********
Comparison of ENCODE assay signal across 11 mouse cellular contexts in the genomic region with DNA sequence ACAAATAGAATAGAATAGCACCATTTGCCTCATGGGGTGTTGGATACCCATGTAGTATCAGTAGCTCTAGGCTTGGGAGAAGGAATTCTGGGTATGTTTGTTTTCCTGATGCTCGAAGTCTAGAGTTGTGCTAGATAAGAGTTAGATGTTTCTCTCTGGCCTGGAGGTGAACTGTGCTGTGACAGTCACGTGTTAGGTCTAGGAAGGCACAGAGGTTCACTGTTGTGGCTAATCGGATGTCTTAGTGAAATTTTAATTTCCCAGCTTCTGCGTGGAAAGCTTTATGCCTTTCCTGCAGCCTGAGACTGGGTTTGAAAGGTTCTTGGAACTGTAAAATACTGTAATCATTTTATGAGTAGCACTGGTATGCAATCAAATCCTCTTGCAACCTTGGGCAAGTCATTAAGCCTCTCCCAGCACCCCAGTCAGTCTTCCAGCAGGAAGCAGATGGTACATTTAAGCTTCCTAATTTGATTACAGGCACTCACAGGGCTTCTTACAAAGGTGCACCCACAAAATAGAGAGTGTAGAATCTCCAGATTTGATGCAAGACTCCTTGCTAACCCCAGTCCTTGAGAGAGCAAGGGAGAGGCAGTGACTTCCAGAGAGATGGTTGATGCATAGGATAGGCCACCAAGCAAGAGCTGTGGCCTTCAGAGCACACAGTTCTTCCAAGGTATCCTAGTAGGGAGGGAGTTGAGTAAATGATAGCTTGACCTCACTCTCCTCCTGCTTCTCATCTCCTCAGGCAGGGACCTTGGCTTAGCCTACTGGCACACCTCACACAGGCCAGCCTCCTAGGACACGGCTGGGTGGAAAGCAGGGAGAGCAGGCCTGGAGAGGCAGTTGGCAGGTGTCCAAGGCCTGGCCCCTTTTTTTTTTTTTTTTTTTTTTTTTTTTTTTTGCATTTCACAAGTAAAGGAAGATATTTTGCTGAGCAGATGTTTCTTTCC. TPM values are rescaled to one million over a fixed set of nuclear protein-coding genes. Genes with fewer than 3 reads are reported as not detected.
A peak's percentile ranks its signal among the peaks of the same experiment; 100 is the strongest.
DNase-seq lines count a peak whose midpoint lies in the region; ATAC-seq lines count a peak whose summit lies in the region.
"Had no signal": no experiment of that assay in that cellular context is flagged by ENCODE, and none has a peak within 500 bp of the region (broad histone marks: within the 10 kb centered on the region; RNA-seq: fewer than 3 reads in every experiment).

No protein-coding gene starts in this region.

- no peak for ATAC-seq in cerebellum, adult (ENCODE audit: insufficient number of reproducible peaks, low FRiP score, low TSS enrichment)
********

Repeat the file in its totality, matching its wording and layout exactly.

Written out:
Comparison of ENCODE assay signal across 11 mouse cellular contexts in the genomic region with DNA sequence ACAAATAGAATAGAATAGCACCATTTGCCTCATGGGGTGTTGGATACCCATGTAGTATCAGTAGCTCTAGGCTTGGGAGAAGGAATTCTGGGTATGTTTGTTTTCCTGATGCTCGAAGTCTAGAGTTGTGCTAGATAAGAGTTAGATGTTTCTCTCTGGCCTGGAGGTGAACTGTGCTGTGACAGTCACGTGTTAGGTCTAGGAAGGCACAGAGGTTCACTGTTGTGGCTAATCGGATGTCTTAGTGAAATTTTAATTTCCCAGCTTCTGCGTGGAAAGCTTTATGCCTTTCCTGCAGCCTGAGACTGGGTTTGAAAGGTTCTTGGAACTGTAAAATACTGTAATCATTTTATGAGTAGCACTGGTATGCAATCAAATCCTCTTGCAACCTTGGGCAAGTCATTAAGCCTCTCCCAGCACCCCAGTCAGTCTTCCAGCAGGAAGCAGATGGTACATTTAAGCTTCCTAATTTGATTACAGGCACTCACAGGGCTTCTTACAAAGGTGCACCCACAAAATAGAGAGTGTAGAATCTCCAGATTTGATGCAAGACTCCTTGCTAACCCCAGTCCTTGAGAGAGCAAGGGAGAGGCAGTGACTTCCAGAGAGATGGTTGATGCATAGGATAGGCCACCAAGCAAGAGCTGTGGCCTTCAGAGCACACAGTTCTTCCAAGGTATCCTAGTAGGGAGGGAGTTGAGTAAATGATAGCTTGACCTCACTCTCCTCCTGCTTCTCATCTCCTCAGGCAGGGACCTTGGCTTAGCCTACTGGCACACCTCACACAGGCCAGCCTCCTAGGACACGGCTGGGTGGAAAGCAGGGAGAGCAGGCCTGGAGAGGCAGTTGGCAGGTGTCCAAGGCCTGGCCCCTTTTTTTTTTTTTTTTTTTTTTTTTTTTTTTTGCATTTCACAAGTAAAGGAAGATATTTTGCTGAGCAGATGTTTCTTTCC. TPM values are rescaled to one million over a fixed set of nuclear protein-coding genes. Genes with fewer than 3 reads are reported as not detected.
A peak's percentile ranks its signal among the peaks of the same experiment; 100 is the strongest.
DNase-seq lines count a peak whose midpoint lies in the region; ATAC-seq lines count a peak whose summit lies in the region.
"Had no signal": no experiment of that assay in that cellular context is flagged by ENCODE, and none has a peak within 500 bp of the region (broad histone marks: within the 10 kb centered on the region; RNA-seq: fewer than 3 reads in every experiment).

No protein-coding gene starts in this region.

- no peak for ATAC-seq in cerebellum, adult (ENCODE audit: insufficient number of reproducible peaks, low FRiP score, low TSS enrichment)